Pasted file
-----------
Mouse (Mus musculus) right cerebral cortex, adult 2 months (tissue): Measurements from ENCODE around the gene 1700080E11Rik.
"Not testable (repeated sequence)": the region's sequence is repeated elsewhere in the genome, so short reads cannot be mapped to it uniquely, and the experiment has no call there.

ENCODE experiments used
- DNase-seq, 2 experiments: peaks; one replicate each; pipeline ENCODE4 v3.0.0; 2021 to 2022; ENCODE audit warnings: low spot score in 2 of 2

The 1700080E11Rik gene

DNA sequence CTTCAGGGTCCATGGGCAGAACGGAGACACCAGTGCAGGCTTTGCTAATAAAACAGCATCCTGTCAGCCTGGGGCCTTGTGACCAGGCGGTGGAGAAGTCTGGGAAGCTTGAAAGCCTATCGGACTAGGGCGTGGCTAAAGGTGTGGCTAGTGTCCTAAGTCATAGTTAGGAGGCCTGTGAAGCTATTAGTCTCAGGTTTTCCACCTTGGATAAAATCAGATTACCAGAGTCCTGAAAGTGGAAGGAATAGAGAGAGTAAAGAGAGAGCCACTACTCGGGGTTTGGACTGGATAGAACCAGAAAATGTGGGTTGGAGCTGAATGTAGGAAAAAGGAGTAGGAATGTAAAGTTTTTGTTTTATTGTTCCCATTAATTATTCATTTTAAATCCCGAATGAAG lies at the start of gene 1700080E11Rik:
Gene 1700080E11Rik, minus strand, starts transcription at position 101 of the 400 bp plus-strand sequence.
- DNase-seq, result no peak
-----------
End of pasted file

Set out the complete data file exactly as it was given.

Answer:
Mouse (Mus musculus) right cerebral cortex, adult 2 months (tissue): Measurements from ENCODE around the gene 1700080E11Rik.
"Not testable (repeated sequence)": the region's sequence is repeated elsewhere in the genome, so short reads cannot be mapped to it uniquely, and the experiment has no call there.

ENCODE experiments used
- DNase-seq, 2 experiments: peaks; one replicate each; pipeline ENCODE4 v3.0.0; 2021 to 2022; ENCODE audit warnings: low spot score in 2 of 2

The 1700080E11Rik gene

DNA sequence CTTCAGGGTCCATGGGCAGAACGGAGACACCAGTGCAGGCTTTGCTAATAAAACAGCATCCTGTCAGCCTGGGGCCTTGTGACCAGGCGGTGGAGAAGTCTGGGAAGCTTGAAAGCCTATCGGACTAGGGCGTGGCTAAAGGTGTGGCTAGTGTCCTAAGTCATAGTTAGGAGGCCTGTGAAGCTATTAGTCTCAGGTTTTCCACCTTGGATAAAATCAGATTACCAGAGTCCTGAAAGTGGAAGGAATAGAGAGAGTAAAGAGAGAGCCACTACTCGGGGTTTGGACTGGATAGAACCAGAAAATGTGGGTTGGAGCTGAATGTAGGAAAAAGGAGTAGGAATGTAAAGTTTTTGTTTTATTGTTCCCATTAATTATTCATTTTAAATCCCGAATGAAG lies at the start of gene 1700080E11Rik:
Gene 1700080E11Rik, minus strand, starts transcription at position 101 of the 400 bp plus-strand sequence.
- DNase-seq, result no peak